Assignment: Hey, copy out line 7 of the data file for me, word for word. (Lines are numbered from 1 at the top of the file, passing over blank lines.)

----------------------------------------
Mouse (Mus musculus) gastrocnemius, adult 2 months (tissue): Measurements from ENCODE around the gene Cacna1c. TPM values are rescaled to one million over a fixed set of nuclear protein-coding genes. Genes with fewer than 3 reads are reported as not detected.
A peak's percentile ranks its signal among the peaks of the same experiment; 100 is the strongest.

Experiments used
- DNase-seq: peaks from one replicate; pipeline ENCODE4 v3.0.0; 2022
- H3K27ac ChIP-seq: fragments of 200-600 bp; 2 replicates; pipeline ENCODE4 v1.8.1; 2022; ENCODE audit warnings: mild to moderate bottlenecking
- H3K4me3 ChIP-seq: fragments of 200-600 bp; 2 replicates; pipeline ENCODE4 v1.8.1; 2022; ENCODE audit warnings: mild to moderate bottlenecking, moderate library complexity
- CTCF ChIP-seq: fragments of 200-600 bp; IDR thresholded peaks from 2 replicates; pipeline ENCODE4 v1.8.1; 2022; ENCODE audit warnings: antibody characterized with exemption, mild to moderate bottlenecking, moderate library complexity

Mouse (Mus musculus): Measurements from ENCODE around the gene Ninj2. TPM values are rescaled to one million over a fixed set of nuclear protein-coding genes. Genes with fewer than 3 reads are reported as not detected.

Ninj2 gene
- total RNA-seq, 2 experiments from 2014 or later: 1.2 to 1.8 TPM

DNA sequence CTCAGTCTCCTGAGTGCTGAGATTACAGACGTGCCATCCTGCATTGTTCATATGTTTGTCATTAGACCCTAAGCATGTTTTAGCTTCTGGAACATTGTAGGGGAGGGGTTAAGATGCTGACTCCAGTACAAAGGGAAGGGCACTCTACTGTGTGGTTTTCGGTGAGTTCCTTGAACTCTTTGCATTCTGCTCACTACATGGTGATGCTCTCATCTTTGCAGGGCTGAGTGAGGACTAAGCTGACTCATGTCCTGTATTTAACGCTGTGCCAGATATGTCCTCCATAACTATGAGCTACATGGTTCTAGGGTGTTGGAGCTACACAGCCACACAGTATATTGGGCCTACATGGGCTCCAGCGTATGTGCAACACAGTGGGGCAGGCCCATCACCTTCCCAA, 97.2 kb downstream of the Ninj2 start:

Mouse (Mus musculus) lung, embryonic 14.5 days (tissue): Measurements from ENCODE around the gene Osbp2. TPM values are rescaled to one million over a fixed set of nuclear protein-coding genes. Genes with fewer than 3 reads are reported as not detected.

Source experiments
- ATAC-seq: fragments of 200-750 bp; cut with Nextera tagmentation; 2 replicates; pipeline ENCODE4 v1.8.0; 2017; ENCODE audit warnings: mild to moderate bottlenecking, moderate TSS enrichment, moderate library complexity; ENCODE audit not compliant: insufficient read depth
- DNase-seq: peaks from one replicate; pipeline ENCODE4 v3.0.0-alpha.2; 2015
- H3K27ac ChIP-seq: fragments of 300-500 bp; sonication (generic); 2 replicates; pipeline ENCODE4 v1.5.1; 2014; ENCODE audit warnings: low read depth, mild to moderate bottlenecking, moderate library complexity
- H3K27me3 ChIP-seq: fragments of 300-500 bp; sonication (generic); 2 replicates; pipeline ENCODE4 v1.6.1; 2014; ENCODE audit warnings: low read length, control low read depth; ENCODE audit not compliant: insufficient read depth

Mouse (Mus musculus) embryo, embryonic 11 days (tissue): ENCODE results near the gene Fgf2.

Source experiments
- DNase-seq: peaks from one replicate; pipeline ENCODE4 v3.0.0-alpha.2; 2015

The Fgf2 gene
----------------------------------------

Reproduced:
- CTCF ChIP-seq: fragments of 200-600 bp; IDR thresholded peaks from 2 replicates; pipeline ENCODE4 v1.8.1; 2022; ENCODE audit warnings: antibody characterized with exemption, mild to moderate bottlenecking, moderate library complexity